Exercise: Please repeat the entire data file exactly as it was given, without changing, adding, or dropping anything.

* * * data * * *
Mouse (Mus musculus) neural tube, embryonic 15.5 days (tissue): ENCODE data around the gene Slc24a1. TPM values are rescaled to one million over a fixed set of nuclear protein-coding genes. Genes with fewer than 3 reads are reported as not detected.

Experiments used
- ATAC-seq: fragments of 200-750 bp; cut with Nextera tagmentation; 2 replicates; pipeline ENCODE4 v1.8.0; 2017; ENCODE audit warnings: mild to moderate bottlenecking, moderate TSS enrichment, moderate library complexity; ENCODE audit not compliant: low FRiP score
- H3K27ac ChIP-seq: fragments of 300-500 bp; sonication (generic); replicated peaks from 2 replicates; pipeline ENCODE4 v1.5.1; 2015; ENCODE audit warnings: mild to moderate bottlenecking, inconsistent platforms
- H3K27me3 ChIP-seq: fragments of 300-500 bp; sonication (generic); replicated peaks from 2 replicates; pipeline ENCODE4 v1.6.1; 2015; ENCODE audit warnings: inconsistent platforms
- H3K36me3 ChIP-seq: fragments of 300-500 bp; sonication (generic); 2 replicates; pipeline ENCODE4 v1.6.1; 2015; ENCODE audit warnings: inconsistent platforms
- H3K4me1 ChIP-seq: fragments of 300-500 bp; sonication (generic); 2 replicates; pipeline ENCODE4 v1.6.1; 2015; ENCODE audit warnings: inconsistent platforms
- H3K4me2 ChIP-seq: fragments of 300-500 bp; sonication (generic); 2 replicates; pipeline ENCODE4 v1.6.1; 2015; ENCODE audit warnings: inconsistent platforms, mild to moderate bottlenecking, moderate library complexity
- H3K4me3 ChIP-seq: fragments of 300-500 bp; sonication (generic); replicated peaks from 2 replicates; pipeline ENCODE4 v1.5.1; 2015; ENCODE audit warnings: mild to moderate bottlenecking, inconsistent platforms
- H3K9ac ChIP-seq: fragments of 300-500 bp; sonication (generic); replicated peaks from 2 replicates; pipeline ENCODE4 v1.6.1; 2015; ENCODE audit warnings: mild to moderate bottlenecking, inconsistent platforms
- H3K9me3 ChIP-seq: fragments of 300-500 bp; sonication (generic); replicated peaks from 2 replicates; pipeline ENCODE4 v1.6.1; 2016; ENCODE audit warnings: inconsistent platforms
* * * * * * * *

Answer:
Mouse (Mus musculus) neural tube, embryonic 15.5 days (tissue): ENCODE data around the gene Slc24a1. TPM values are rescaled to one million over a fixed set of nuclear protein-coding genes. Genes with fewer than 3 reads are reported as not detected.

Experiments used
- ATAC-seq: fragments of 200-750 bp; cut with Nextera tagmentation; 2 replicates; pipeline ENCODE4 v1.8.0; 2017; ENCODE audit warnings: mild to moderate bottlenecking, moderate TSS enrichment, moderate library complexity; ENCODE audit not compliant: low FRiP score
- H3K27ac ChIP-seq: fragments of 300-500 bp; sonication (generic); replicated peaks from 2 replicates; pipeline ENCODE4 v1.5.1; 2015; ENCODE audit warnings: mild to moderate bottlenecking, inconsistent platforms
- H3K27me3 ChIP-seq: fragments of 300-500 bp; sonication (generic); replicated peaks from 2 replicates; pipeline ENCODE4 v1.6.1; 2015; ENCODE audit warnings: inconsistent platforms
- H3K36me3 ChIP-seq: fragments of 300-500 bp; sonication (generic); 2 replicates; pipeline ENCODE4 v1.6.1; 2015; ENCODE audit warnings: inconsistent platforms
- H3K4me1 ChIP-seq: fragments of 300-500 bp; sonication (generic); 2 replicates; pipeline ENCODE4 v1.6.1; 2015; ENCODE audit warnings: inconsistent platforms
- H3K4me2 ChIP-seq: fragments of 300-500 bp; sonication (generic); 2 replicates; pipeline ENCODE4 v1.6.1; 2015; ENCODE audit warnings: inconsistent platforms, mild to moderate bottlenecking, moderate library complexity
- H3K4me3 ChIP-seq: fragments of 300-500 bp; sonication (generic); replicated peaks from 2 replicates; pipeline ENCODE4 v1.5.1; 2015; ENCODE audit warnings: mild to moderate bottlenecking, inconsistent platforms
- H3K9ac ChIP-seq: fragments of 300-500 bp; sonication (generic); replicated peaks from 2 replicates; pipeline ENCODE4 v1.6.1; 2015; ENCODE audit warnings: mild to moderate bottlenecking, inconsistent platforms
- H3K9me3 ChIP-seq: fragments of 300-500 bp; sonication (generic); replicated peaks from 2 replicates; pipeline ENCODE4 v1.6.1; 2016; ENCODE audit warnings: inconsistent platforms